Performers: Dmitri Shostakovich p,
Catalogue Number: Melodiya MELCD1002596 (5CD)
When Shostakovich graduated from the Leningrad Conservatory in 1923 it was as a pianist and, until a recurring weakness in one hand curtailed his playing, for a while he was in demand as a soloist, especially in his own music. Although he composed relatively little for piano, he did record some of his works for EMI in the late 1950s. This revelatory and intensely affecting set, recorded between 1946 and 1968 and now decently remastered, comes from Soviet sources and is, in a word, irreplaceable.
The first disc and a half presents 13 of the 24 Preludes and Fugues, Op. 87 more naturally recorded, and in performances significantly more searching than EMI’s. Shostakovich seems to favour the darker pieces, and his interpretations are achingly concentrated, focusing on harmonic development, balance and voicing. Recording venue and date are unknown, but these bleak, inwardly focused explorations are mandatory readings.
The Fantastic Dances, Children’s Notebook and excerpts from the lesser Preludes, Op. 34 hail from Moscow 1947 and while lively enough are bathed in a sea of background hiss. The two live piano concertos feature the composer, coughs and all, with Moscow orchestras under Samuil Samosud (1957) and Alexander Gauk (1956) respectively. The First is a little rough and distorts at times but is a far more audacious performance than his contemporaneous French EMI recording with Cluytens. The Second is a hair-raising ride of dare-devil pianism.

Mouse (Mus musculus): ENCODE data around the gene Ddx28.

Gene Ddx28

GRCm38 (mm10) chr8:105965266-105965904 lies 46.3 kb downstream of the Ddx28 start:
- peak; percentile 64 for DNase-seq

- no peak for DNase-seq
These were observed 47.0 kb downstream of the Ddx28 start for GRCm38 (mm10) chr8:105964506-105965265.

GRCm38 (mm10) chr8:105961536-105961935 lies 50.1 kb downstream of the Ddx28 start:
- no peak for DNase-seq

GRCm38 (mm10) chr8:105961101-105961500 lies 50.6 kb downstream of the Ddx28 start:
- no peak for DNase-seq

Chamber music is represented by the Cello Sonata with Shafran, the Violin Sonata with Oistrakh, the Second Piano Trio from 1947 with Oistrakh and Sadlo, and the Piano Quintet with the composer and the Beethoven Quartet from 1955. Shafran and Shostakovich are quite brilliant and well caught for 1946. As Steven Isserlis has said, “Shafran was unlike anyone else… His vibrato, his phrasing, his rhythm… he was incapable of playing one note insincerely; his music spoke from the soul”. All that comes across loud and clear here. The sound for Oistrakh in the sonata, privately recorded in Shostakovich’s apartment in 1968, is rough as guts and frequently seat-of-the-pants, but the sense of history and the fly-on-the-wall feeling is mesmerising. The Trio and Quintet performances are a little edgy on the ear but uniquely gripping, the latter especially so.
Most remarkable of all is the final disc, which features the song cycle From Jewish Folk Poetry. Preserved in excellent 1956 sound, the idiomatic Soviet-era singers give a deeply moving reading of this underrated masterpiece. Finally, the Tenth Symphony, performed in its piano four-hands transcription by Shostakovich and his friend and fellow composer Mieczysław Weinberg the year after Stalin’s death is a document of incalculable historical value. Extraordinary stuff.